The Guardian November 14, 2001


Save our PBS!

by Andrew Jackson

The Australian Pharmaceutical Benefits Scheme (PBS) commenced over 50 years 
ago, at a time when there was great concern that many people could not 
afford the expensive but valuable new drugs  such as penicillin  that 
were becoming available. Today the Australian Government is dismantling the 
system to allow the international pharmaceutical companies to, literally, 
make a killing.

In 1948 the Federal Government set up the Pharmaceutical Benefits Advisory 
Committee (PBAC), which subsequently recommended that a limited list of 
life saving or disease-preventing drugs should be made available on 
prescription free of charge, the costs to be paid for by the Federal 
Government.

The World Health Organisation endorsed Australia's approach as a useful 
mechanism for ensuring equity of access to necessary drugs.

From a scheme that fully subsidised a small number of drugs, the PBS has 
evolved into one that partially subsidises about 650 drugs.

Over the years the cost of the PBS has escalated, and patient co-payments, 
brand premiums and other strategies have been used to transfer some of the 
cost to consumers.

The PBS purchases about 90 per cent of all medicines prescribed in 
Australia. This near monopoly power has resulted in Australian drug prices 
being substantially lower than the OECD average (while still) enabling 
people retain general access to a comprehensive range of medicines.

This has been good for Australian consumers, but it has attracted 
determined opposition from the international pharmaceutical industry.

Escalating costs

In 1948/1949 the PBS cost the Federal Government $298,074. It took 40 years 
for the costs to reach a billion dollars, but in recent years the costs 
have been rising far more rapidly.

In 1999/2000 the total was $3.45 billion, an increase of 16 per cent on the 
previous year. The 2001 budget estimated this would rise to $4.26 billion, 
a further 22 percent increase.

There are several reasons for escalating PBS costs.

National campaigns have improved drug treatment of asthma, depression and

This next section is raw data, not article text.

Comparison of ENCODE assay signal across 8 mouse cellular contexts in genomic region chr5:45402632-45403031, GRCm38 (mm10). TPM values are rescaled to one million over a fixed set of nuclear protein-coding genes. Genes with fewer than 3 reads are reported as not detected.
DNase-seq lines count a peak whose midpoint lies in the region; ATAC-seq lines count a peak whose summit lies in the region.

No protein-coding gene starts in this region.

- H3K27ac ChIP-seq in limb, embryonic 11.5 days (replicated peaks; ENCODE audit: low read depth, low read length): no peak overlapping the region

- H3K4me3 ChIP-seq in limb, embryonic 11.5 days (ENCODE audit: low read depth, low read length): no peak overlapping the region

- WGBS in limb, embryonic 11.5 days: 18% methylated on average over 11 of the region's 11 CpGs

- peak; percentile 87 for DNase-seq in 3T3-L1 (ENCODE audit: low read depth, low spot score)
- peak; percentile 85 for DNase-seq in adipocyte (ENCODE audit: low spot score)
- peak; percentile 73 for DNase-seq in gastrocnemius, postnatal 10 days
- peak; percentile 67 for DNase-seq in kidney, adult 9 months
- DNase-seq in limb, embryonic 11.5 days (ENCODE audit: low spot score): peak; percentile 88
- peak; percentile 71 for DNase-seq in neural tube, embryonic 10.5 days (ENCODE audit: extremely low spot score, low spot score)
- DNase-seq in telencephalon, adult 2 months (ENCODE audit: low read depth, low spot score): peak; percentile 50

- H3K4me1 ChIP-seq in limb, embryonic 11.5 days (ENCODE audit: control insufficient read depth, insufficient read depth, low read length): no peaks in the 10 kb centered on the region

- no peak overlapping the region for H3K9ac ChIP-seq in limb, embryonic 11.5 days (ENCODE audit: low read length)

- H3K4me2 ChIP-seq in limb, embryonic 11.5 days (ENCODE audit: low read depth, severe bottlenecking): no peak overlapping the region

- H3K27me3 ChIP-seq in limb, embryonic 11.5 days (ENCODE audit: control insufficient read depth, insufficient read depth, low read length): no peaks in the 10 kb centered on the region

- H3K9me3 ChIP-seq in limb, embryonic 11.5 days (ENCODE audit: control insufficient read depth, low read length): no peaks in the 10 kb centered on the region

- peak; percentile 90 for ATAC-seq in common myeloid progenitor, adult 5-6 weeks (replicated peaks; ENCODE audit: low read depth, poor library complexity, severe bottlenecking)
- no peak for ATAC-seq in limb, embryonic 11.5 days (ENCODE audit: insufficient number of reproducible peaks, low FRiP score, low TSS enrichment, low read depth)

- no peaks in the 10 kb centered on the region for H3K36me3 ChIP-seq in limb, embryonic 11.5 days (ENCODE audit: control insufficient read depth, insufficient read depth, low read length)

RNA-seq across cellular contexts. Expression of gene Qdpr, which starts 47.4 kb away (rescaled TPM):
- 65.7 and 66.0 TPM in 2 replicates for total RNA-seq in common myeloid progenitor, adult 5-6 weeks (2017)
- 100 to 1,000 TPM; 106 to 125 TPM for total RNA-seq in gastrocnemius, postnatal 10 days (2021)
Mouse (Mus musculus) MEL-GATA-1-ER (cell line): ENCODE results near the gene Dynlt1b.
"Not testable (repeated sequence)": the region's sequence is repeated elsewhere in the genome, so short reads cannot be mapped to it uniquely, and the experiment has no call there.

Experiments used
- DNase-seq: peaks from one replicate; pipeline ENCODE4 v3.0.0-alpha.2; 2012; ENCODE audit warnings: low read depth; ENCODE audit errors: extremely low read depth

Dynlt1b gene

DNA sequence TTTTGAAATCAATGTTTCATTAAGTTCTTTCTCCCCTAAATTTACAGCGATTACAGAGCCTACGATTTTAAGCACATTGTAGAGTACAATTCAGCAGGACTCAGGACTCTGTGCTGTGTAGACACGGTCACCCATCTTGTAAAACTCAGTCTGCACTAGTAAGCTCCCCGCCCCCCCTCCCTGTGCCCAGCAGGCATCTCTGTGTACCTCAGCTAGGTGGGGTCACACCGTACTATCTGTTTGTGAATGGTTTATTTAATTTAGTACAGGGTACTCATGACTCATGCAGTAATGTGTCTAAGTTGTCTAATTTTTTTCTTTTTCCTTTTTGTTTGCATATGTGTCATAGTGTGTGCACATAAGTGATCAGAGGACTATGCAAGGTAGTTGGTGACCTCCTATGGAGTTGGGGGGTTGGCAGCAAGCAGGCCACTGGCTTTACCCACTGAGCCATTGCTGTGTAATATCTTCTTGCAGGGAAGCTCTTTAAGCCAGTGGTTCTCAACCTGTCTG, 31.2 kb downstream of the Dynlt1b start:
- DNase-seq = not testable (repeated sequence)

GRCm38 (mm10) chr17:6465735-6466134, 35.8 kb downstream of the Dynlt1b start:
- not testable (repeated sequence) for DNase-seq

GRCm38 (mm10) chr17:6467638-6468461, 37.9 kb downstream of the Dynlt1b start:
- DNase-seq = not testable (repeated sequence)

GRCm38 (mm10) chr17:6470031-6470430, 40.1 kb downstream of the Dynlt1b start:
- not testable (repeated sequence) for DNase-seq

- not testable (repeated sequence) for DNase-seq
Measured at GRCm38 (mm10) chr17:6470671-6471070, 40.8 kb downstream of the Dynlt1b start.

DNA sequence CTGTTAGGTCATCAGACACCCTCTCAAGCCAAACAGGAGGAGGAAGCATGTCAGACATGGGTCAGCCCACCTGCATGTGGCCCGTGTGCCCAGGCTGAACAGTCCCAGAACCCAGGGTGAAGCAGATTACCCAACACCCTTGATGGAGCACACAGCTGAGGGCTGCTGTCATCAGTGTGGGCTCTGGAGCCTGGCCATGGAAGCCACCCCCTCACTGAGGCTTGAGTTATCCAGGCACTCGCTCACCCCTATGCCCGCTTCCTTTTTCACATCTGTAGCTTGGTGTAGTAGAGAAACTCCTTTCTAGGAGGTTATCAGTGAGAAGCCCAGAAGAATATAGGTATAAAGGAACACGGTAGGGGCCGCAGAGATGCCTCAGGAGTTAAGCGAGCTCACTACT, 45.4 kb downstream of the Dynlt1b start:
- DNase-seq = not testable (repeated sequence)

elevated blood cholesterol levels. Hospitals have limited supplies of drugs 
to patients when discharged and have privatised outpatient clinics and 
pharmacies.

But the major cause of increased PBS costs has been the growth of new, more 
expensive medications. Their prescription has not always accorded with 
clinical best-practice guidelines. Many of the prescriptions written for 
these drugs are for uses that have not been approved by the PBAC as cost-
effective.

In many cases the PBS is paying a price for these expensive medications 
that is far higher than would be justified by the health benefit achieved.

One of the main drivers for increasing pharmaceutical costs is industry 
marketing. According to the industry's own figures, manufacturers spend up 
to one-third of sales revenue on marketing, twice as much as they spend on 
research.

A point of conflict arose in 2000-2001 over direct-to-consumer advertising 
(DTCA) of prescription drugs. The Australian Pharmaceutical Manufacturers 
Association (APMA) is lobbying the Federal Government to remove current 
restrictions on DTCA of prescription drugs.

The US experience shows why.

In 1999, US pharmaceutical companies spent US$1.8 billion on DTCA. This was 
a 40 percent increase over 1998. Television ads alone cost US$1.1 billion, 
a 70 percent increase over 1998.

Forty-one percent of DTCA spending  US$720 million  was concentrated on 
just ten products!

The effectiveness of this advertising soon becomes apparent  there was a